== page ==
Andrà molto peggio, prima di andare meglio

Déjà Vu

in Italy/World

The Taliban want Italy to quit Afghanistan in exchange for the release of a kidnapped reporter, Italian public broadcaster Rai reported today.

Rai interviewed a Pakistani journalist, Rahimullah Yousefzai, who claims to be in direct touch with the Islamists holding La Repubblica correspondent Daniele Mastrogiacomo. As well as the withdrawal of Italy’s some 2,000 troops, the Taliban wants NATO to halt an offensive unleashed Monday and release two Taliban spokesmen from jail in Kabul, Yousefzai said. However, the Italian ambassador in Kabul said Italy had received no such demands.

Italian diplomats and the country’s intelligence are working in Rome and Kabul to obtain the release of Daniele Mastrogiacomo, 52, a correspondent for Italian daily La Repubblica, gone missing while trying to talk to Taliban leaders in southern Afghanistan. Officials at the Foreign Ministry in Rome appeared certain on Wednesday that the reporter was abducted in the southern city of Kandahar by a “military structure” answering to the Taliban.

Taliban spokesmen were reported as saying on Tuesday that Mastrogiacomo, whom they suspected of being a British spy, was being interrogated. Mastrogiacomo, who has Swiss and Italian citizenship, was born in the pakistani city of Karachi, and speaks English fluently. He is a war correspondent with experience covering conflicts in Iraq, the Middle East and Somalia.

There is tension in Prodi’s coalition over the continued presence of Italian forces in the country, especially in the wake of developments this week. The Far Left wants Italy out of Afghanistan, and a defection by two senators of theirs, two weeks ago, forced Romano Prodi to resign, in order to check whether he still had a majority. Formally he has, actually he hasn’t. On Thursday the Lower House of parliament voted on a measure guaranteeing funding to 1,900 Italian troops in Afghanistan. Interestingly, the funding was granted not for a six-months’ period, but for the whole 2007. A clear sign Mr.Prodi fears his government cannot take the risk to vote every six months on such a sensitive topic.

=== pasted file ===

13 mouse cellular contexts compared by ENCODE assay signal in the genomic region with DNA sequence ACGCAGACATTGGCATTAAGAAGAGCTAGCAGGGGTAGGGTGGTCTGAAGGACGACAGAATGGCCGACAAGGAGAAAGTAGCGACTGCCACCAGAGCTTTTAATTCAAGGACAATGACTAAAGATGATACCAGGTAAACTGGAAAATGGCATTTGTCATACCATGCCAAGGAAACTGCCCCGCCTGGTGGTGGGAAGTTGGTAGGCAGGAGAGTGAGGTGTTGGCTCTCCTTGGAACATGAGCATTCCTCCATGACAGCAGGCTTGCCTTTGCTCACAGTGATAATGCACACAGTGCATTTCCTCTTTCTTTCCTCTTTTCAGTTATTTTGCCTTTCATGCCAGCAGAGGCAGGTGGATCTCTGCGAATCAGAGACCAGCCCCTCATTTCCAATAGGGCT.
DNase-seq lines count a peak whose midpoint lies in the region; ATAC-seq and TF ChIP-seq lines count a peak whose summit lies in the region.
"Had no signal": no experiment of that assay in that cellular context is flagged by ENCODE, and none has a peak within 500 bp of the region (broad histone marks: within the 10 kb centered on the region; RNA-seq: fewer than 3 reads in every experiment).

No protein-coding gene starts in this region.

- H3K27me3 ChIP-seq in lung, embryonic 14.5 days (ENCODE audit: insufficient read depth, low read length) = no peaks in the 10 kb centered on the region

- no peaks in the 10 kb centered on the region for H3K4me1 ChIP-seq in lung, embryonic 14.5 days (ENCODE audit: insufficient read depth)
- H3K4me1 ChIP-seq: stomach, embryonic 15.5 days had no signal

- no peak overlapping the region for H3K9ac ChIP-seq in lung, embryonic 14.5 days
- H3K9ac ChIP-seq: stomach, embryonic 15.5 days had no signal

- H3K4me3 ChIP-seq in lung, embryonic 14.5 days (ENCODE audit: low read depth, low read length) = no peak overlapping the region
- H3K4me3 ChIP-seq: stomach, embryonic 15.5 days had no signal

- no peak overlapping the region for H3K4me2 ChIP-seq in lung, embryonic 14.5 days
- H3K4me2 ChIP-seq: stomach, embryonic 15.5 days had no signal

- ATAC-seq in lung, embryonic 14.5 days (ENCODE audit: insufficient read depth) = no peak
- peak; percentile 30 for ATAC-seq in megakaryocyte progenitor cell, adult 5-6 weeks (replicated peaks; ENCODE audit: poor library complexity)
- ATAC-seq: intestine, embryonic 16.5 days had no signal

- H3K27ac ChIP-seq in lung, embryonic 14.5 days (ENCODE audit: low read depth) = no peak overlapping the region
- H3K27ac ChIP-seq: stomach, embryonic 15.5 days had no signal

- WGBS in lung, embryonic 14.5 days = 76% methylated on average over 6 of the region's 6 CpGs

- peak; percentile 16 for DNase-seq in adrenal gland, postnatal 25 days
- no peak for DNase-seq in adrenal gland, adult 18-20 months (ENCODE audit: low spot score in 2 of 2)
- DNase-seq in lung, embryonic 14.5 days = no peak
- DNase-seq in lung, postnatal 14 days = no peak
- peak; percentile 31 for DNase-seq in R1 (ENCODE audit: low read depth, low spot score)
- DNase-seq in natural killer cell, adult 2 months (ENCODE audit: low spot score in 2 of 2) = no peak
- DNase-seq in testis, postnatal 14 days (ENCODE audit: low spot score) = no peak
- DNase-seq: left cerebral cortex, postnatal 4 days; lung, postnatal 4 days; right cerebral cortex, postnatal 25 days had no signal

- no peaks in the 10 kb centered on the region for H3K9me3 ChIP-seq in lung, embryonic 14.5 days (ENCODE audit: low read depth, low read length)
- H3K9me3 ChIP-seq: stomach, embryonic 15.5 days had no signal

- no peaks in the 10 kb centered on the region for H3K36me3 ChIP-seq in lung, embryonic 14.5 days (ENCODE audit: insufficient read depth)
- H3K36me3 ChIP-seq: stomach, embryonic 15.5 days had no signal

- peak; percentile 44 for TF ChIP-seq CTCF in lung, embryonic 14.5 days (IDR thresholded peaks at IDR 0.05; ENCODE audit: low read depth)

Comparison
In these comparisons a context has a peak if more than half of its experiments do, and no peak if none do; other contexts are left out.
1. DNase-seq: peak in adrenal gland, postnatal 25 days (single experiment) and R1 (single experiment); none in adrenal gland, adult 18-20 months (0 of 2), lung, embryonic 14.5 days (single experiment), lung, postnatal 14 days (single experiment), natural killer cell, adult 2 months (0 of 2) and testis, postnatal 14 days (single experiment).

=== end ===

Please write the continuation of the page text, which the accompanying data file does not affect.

The Far Left at the government wants the immediate withdrawal of italian troops from Afghanistan, and the funding bill must now be voted by the Senate, where the government has a razor-thin majority. Now, the Northern League, a regional party allied to former prime minister Silvio Berlusconi, is looking for a vote to allow italian troops to actively fight on the ground, changing their rules of engagement, whereas Mr.Prodi and his allies, the Left Democrats led by Mr.Fassino, want to keep our soldiers in their barracks, waiting for the Talibans to attack them. Put shortly, the italian government could fall again in a few days.

Meanwhile, italian military intelligence SISMI is working hard, in an extremely critical context, to try to get more information on the kidnapping, just like they did a couple of years ago to free Mrs. Giuliana Sgrena, a communist journalist kidnapped in Iraq, and freed by a Sismi officer, Nicola Calipari, killed in a shooting by U.S. soldiers.

Today in Afghanistan, just like yesterday in Iraq, insurgents try to exploit the italian Far Left stance asking for the withdrawal of Italy, and maybe getting a rich ransom in exchange. Because kidnapping an Italian could be a very important political move and/or a rich business.

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